I’ll go out on a limb and say you’ve all seen Knocked Up, the hilarious film starring Katherine Heigl (as Alison Scott) and Seth Rogan (as Ben Stone) tackling the ever-pressing issues of one night stands, unprotected sex, and…pregnancy. But for those of you living under rocks: Scott ends up knocked up and faced with the question: What do I do? One of Stone’s friends suggests an abortion, or shmashmortion.
In a film that really doesn’t hide a lot, it’s interesting that the writers chose to have their character say what he did, instead of actually saying ‘abortion’. This choice is likely a commentary on how our society tries to avoid the topic of abortion; it’s become ingrained as a social taboo. Political associations, personal choices, and religious affiliations can make many uncomfortable with approaching this issue.
Recently, however, there has been in increase in abortion talk, largely stemming from the motion put to the House of Commons on the evening of September 26th, 2012. Conservative backbench MP, Stephen Woodworth put forward a private member motion to study the Criminal Code of Canada’s current definition of when life begins. Currently, the Code says that a child becomes a human being once it has fully left its mother. This motion came as a slight surprise (to me anyway) as Harper promised during his campaign that his Government would not re-open the abortion debate. Yet this motion would seem to do just that.
In Canada, it is currently legal for a woman to get an abortion at 40 weeks gestation. Many anti-choice individuals use this fact as an argument against abortion and demand a reassessment of the question of when life begins. However, woman cannot actually have an elective abortion after 24 weeks gestation and only a handful of doctors will perform an abortion after 20 weeks gestation. In fact, The Canadian Institute for Health Information has reported that approximately 1.8% of abortions occur after 20 gestational weeks, with 40% occurring between 9 and 12 (http://www.cihi.ca/CIHI-ext-portal/pdf/internet/TA_08_ALLDATATABLES20101124_EN).
Members of Parliament voted 203 to 91 against the motion sponsored by this private member. Personally, I was happy to hear that Mr. Harper stuck to his word and voted against the motion. Don’t get too excited yet. The vote from one of his Cabinet Ministers was what really surprised me.
Rona Ambrose, our Minister for the Status of Women actually voted in favour of this motion. Her bio, which can be found here (http://www.swc-cfc.gc.ca/abu-ans/min/index-eng.html) claims she is “a champion of women’s rights”, except, I guess, a women’s right to choose what happens to her own body. This federal government organization is meant to promote women’s equality in Canada, so that definitely explains why 86% of the ‘yeas‘ came from men, right? Status of Women Canada allegedly works to provide equality for women in three ways, one of which being: “encouraging women’s leadership.” Well, letting a group of men vote on your body doesn’t really promote much leadership, does it?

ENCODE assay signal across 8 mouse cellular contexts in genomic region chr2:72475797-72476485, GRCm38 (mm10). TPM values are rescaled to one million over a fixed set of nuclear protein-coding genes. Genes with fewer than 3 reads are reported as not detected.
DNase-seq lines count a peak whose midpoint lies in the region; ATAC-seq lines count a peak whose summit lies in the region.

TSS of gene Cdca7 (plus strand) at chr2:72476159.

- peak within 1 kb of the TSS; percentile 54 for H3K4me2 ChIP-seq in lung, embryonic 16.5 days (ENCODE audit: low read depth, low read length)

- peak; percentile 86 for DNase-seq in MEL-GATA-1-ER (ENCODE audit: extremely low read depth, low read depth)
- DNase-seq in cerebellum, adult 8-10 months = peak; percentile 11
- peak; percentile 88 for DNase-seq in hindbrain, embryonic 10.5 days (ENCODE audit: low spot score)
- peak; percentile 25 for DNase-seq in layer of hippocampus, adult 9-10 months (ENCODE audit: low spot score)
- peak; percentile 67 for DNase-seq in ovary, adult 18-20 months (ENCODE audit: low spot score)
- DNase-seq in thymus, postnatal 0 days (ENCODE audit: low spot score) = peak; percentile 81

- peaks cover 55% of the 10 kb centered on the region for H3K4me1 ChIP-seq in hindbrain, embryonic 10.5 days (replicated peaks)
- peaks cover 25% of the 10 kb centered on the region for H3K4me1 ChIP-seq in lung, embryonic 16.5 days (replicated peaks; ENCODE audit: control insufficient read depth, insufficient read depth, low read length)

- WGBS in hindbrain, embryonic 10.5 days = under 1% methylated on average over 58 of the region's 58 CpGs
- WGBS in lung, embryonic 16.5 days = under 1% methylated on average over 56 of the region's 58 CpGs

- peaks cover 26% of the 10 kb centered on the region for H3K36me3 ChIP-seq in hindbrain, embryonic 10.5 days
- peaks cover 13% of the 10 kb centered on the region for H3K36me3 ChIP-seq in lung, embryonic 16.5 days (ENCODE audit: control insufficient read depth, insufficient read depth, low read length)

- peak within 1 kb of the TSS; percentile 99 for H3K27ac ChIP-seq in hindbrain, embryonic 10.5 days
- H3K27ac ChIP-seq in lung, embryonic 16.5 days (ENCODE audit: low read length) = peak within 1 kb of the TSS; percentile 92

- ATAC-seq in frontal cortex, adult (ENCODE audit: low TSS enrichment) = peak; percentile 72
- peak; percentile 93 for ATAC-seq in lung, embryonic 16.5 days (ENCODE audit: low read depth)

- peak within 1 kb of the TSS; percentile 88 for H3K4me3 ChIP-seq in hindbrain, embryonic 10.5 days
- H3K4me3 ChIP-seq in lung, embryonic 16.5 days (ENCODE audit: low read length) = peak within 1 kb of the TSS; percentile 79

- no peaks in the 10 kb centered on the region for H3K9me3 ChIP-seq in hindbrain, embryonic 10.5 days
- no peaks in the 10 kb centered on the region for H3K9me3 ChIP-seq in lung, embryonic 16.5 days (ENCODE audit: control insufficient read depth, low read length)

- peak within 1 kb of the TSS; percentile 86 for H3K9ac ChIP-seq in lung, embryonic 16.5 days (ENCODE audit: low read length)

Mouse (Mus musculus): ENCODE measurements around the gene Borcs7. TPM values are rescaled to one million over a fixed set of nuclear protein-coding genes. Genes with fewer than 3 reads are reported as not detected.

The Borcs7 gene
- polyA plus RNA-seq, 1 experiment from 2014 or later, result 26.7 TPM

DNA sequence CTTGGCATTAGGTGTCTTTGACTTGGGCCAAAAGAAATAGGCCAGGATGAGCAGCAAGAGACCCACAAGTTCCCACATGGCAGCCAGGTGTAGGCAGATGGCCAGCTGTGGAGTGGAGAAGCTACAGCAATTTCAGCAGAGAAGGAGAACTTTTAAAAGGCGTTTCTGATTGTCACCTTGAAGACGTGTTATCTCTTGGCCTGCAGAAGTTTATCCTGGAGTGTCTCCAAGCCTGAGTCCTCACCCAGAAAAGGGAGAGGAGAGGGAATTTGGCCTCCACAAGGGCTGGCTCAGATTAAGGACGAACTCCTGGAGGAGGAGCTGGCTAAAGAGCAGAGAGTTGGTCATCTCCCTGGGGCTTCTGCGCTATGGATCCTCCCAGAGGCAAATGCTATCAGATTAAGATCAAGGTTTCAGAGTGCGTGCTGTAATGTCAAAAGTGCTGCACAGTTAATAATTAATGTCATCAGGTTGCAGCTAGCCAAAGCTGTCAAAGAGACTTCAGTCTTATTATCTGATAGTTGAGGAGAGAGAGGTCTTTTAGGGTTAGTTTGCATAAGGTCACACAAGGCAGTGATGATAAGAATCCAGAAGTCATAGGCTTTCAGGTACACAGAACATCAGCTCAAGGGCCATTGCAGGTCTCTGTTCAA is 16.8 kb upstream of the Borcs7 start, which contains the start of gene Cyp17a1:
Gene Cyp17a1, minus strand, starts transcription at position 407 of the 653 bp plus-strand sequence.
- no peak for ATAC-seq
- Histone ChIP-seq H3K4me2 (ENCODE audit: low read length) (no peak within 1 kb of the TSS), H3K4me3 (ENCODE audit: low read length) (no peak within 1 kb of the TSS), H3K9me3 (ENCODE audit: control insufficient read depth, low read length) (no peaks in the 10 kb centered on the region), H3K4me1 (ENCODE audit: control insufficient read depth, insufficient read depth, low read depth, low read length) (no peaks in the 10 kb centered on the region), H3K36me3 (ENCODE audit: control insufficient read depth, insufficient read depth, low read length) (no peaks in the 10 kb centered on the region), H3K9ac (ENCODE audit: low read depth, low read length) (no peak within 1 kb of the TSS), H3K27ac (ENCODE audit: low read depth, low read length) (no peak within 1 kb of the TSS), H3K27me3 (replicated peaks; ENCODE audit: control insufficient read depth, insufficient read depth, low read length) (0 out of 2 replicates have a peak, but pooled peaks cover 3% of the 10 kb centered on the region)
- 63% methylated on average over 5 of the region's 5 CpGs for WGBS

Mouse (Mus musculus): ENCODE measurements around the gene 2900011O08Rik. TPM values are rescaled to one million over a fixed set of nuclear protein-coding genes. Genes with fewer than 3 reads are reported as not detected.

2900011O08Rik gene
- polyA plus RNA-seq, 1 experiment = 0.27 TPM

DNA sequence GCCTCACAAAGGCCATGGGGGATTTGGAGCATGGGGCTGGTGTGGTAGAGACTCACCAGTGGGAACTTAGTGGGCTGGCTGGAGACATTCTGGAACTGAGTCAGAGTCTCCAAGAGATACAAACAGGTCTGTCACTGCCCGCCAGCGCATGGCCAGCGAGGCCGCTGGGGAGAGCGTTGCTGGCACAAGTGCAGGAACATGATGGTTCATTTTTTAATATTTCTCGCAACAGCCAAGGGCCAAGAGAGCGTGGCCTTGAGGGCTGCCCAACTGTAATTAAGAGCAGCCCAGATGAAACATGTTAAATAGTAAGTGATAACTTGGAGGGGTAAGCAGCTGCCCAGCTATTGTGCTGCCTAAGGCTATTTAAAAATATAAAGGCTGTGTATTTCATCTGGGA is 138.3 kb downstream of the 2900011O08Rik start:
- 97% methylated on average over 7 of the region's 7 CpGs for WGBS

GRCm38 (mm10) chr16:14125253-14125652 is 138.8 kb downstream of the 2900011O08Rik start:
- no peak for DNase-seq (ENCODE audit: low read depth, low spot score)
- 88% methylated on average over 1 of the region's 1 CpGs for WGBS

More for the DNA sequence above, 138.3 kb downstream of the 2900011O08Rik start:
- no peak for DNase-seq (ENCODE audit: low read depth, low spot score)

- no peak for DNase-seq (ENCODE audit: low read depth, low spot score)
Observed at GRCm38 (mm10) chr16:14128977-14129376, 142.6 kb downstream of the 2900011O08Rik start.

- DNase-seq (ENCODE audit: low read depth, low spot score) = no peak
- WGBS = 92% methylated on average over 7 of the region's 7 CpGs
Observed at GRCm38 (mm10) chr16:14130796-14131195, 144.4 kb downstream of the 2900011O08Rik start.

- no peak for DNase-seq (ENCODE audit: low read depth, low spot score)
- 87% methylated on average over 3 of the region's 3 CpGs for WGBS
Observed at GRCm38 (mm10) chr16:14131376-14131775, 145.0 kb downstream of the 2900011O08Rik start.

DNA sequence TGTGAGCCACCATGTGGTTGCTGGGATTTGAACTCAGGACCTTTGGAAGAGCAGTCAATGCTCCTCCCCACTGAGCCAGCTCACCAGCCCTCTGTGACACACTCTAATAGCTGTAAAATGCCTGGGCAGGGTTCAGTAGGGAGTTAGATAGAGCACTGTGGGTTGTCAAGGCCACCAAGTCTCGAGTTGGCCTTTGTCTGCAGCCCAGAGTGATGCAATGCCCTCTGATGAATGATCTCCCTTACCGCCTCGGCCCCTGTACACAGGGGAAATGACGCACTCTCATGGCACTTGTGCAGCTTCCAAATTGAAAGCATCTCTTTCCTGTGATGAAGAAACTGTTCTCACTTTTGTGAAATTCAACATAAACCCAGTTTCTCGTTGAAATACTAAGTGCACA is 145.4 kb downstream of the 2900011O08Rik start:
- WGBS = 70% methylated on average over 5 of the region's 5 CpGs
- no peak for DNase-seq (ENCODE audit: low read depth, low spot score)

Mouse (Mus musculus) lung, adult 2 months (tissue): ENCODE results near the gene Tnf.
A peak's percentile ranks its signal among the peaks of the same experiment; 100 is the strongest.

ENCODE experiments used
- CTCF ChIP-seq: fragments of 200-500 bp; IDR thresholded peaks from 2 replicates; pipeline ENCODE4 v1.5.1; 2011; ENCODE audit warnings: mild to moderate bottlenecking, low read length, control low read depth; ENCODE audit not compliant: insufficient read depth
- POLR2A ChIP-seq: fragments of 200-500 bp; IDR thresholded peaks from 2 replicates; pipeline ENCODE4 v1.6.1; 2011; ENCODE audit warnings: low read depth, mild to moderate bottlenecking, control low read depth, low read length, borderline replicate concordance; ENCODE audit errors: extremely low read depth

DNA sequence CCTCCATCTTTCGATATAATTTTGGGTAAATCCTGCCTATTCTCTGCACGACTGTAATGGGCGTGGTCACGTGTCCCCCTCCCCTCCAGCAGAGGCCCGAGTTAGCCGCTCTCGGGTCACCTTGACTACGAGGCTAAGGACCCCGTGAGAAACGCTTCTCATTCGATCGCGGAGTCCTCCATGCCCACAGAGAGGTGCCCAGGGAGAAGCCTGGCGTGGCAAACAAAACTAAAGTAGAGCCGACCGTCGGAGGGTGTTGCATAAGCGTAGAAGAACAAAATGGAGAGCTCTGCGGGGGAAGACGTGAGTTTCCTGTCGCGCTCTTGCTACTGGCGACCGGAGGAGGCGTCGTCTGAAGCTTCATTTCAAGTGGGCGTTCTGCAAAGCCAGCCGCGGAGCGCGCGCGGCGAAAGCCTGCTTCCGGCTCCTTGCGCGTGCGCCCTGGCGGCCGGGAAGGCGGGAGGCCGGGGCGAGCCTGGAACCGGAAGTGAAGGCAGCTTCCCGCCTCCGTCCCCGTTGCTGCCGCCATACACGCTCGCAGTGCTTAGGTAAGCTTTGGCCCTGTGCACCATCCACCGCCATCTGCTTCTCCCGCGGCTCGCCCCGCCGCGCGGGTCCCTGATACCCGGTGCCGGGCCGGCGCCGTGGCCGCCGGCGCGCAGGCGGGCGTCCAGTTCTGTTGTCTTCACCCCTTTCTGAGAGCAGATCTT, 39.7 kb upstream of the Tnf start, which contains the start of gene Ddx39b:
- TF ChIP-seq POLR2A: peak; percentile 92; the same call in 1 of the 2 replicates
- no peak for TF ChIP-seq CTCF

Facebook exploded with pictures of Rona Ambrose saying “Only in Stephen Harper’s Canada does the Minister Responsible for the Status of Women vote to re-open the abortion debate.” While the motion wouldn’t immediately criminalize abortions, if the committee decided life starts at conception, abortions would become a criminal offence. And would this stop people? Sure, some women would be unhappily dissuaded but others would travel to places in the world where abortion is legal, and have them performed in environments where their health is definitely not top issue. Or worse still, some could take the matter into their own hands (I’ll let you think about those options). Because of the contentiousness of sex, many women already face enough problems when it comes to their reproductive health. Ms. Ambrose, let’s not take an already unhappy situation and make it completely unbearable.
To the 91 ‘yeas’ we have currently elected to represent us, I leave you with a quote from philosopher Ayn Rand: “An embryo has no rights. Rights do not pertain to a potential, only to an actual being. The living take precedence over the not-yet-living.”
One last note, for those of you who would like to contact Ms Ambrose and let her know how you feel, please do!
Rona Ambrose, MP, Edmonton-Spruce Grove
Phone: (780) 495-7705